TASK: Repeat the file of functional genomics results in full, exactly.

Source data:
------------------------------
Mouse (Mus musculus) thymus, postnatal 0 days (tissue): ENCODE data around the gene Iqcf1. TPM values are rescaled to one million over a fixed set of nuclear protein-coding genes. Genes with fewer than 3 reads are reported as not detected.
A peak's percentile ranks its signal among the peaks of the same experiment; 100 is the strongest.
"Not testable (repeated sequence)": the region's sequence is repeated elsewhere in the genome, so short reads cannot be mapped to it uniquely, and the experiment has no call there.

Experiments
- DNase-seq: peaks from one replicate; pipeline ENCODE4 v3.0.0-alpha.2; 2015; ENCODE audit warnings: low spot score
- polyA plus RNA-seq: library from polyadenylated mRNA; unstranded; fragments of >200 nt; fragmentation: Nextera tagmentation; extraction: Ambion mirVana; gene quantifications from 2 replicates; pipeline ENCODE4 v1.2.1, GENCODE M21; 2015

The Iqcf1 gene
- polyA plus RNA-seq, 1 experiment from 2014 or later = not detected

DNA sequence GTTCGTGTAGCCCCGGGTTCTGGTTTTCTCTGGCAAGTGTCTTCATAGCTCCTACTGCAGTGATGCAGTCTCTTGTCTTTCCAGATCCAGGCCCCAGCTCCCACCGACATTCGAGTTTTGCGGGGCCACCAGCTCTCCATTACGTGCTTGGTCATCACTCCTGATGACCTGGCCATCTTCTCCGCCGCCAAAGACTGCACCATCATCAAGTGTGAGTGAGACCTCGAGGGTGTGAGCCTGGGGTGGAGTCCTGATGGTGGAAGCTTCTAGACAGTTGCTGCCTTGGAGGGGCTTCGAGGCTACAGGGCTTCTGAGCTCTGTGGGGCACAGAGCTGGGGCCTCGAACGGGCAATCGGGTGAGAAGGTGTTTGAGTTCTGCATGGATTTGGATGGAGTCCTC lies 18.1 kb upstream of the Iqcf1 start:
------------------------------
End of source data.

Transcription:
Mouse (Mus musculus) thymus, postnatal 0 days (tissue): ENCODE data around the gene Iqcf1. TPM values are rescaled to one million over a fixed set of nuclear protein-coding genes. Genes with fewer than 3 reads are reported as not detected.
A peak's percentile ranks its signal among the peaks of the same experiment; 100 is the strongest.
"Not testable (repeated sequence)": the region's sequence is repeated elsewhere in the genome, so short reads cannot be mapped to it uniquely, and the experiment has no call there.

Experiments
- DNase-seq: peaks from one replicate; pipeline ENCODE4 v3.0.0-alpha.2; 2015; ENCODE audit warnings: low spot score
- polyA plus RNA-seq: library from polyadenylated mRNA; unstranded; fragments of >200 nt; fragmentation: Nextera tagmentation; extraction: Ambion mirVana; gene quantifications from 2 replicates; pipeline ENCODE4 v1.2.1, GENCODE M21; 2015

The Iqcf1 gene
- polyA plus RNA-seq, 1 experiment from 2014 or later = not detected

DNA sequence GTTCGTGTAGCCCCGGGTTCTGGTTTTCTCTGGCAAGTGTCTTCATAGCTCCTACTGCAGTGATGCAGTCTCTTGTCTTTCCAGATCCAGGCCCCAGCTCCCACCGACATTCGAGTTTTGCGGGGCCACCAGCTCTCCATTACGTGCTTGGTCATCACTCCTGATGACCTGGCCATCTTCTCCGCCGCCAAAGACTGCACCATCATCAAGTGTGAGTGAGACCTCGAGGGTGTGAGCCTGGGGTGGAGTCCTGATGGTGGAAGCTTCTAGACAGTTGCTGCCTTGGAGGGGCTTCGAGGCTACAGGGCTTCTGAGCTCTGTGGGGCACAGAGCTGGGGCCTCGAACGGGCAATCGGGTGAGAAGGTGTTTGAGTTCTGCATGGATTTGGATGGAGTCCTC lies 18.1 kb upstream of the Iqcf1 start: